> factors that make an actual server perform better than a regular desktop

    for running a web and mail server for my small business.
    >
    > Last year, I built my own dual pentium III 800 server and it is the

    slowest system I have ever used.
    >
    > So, would it be better for me to buy a fancy HP personal computer than to

    buy a bottom of the line proliant server?
    >
    > Thanks very much,
    > Jack Coletti
    >
    >
    Tom B, Sep 10, 2003
    #3
  4. MostlyH2O

    Chris Barber Guest

    A server will support scaleable solutions (multiple CPUs) on
    multiple-redundant hardware (RAID disk arrays, error checked RAM, multiple
    FANS, multiple PSUs). However, for single task situations (games,
    development, normal single user stuff etc.) a good workstation (2.2Ghz P4
    CPU with 512Gb RAM) will outstrip a moderately spec'd server (say 2 x 1Ghz
    P4 CPUs with 1Gb RAM) any day unless the task is heavily disk bound
    (multiple SCSI is v.fast for disk access) or CPU bound (extreme mathematical
    processing involved where multiple CPUs will help).
    Also, a multiple CPU server can serve a heavily loaded application whilst
    still letting the desktop operate for administration purposes. Note how your
    desktop on a workstation is unresponsive when running something that has a
    lot of processing (a fast graphics oriented game) or is handled by the core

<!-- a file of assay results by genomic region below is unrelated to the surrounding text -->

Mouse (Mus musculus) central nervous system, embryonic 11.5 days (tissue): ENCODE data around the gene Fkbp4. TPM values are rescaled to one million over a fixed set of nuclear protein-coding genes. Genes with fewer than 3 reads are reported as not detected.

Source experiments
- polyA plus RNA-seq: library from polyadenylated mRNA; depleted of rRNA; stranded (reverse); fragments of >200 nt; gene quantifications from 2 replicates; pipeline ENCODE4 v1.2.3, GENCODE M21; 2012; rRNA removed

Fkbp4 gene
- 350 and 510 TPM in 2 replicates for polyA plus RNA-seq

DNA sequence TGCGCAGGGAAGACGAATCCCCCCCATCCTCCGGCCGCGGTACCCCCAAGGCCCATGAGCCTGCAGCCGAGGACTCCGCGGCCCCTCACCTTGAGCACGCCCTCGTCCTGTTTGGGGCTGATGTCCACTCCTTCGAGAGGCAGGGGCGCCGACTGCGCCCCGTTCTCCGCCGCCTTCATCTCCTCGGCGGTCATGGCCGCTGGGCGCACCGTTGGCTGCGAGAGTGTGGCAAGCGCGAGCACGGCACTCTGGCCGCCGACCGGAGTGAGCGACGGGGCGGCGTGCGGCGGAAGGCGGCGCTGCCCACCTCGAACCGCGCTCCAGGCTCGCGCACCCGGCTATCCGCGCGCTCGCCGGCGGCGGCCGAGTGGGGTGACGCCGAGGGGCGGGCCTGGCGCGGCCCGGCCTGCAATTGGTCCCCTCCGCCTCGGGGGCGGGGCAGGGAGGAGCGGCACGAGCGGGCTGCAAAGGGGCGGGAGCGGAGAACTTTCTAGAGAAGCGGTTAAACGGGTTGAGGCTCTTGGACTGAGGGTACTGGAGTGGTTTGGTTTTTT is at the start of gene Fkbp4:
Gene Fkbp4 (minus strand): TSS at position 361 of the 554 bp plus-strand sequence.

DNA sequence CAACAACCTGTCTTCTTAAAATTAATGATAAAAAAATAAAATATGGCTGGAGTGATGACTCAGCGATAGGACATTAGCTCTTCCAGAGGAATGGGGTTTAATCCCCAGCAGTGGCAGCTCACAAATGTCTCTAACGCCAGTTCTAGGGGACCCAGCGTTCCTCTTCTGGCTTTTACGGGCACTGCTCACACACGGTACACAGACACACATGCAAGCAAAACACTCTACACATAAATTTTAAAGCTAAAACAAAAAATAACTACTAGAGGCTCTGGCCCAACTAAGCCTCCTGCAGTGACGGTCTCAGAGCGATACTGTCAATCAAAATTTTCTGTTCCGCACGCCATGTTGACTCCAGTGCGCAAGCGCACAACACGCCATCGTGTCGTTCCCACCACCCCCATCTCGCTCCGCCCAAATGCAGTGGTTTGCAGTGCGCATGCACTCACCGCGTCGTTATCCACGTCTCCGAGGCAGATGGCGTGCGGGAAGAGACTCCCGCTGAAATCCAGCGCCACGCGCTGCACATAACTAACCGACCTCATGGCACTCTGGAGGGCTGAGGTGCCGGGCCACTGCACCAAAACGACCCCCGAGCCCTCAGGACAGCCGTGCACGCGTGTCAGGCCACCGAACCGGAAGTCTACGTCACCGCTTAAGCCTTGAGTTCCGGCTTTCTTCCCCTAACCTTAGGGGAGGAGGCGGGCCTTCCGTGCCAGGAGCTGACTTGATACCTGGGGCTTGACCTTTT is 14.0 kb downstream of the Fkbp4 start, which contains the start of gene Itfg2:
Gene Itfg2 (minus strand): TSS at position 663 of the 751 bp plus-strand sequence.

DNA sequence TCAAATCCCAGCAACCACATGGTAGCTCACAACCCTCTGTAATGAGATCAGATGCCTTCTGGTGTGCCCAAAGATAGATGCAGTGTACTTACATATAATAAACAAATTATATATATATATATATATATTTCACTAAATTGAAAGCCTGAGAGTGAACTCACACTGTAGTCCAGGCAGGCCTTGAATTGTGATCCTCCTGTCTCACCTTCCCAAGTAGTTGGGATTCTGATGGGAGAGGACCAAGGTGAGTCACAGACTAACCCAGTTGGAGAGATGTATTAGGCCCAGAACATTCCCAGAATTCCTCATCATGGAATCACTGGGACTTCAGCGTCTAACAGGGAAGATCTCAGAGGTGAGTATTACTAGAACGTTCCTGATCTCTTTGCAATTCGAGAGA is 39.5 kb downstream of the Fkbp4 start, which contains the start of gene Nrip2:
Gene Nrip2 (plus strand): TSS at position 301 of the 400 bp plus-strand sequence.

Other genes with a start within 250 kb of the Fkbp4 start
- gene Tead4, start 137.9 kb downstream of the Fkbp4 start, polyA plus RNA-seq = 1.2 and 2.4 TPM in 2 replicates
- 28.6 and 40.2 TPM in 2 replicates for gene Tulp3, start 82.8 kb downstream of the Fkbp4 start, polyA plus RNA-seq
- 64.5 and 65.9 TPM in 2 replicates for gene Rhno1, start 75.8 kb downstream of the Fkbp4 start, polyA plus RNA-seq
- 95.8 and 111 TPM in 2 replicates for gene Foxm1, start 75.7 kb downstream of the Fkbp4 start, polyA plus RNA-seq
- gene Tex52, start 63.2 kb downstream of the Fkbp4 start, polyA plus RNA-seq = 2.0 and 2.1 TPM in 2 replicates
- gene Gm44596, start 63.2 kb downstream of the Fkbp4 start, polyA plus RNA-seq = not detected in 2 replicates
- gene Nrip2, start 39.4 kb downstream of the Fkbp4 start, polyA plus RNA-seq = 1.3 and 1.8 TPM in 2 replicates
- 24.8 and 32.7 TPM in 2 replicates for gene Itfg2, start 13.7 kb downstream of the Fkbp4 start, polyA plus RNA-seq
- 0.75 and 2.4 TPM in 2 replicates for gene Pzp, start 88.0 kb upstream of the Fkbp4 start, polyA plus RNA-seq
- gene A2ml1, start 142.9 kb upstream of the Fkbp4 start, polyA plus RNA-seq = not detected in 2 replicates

Windows system (a large disk file copy).
    Graphics capabilities of servers are also generally limited to just that
    required for the desktop (who wants a wicked 256Mb 8xAGP graphics card for a
    web server?).

    Basically, unless you need a 'server' (eg. for corporate use generally) then
    get a workstation cos it'll be a *lot* faster.

    NB: This is just my opinion - I have a AMD Athlon XP 2400 workstation and a
    dual 1Ghz P4 server, the workstation is a lot faster for single user stuff
    and anything involving graphics but the dual can handle big SQL database
    stuff (multi-million row recordsets in the 50-100Gb database size range)
    like you wouldn't believe (the workstation just locks up for 5 minutes of
    course whilst it's single CPU chunks away and the single IDE channel
    bandwidth gets maxxed out).

    Chris.

    "MostlyH2O" <> wrote in message
    news:uvK7b.33398$...
    Hi Folks,

    I'm sorry if this is the wrong place to ask a really newbie question, but I
    can't seem to get an answer to what seems to be a simple
    question...

    What is the difference, with regard to hardware, between a regular desktop
    system and one that is called a "server"?

    I am looking for a new server, and notice that many of the affordable
    "servers" cost much more than desktop units - BUT, they seem
    to have less in the way of memory and processor speed than an off-the-shelf
    personal computer. I can't tell if there are some other
    factors that make an actual server perform better than a regular desktop for
    running a web and mail server for my small business.

    Last year, I built my own dual pentium III 800 server and it is the slowest
    system I have ever used.

    So, would it be better for me to buy a fancy HP personal computer than to
    buy a bottom of the line proliant server?

    Thanks very much,
    Jack Coletti
    Chris Barber, Sep 11, 2003
    #4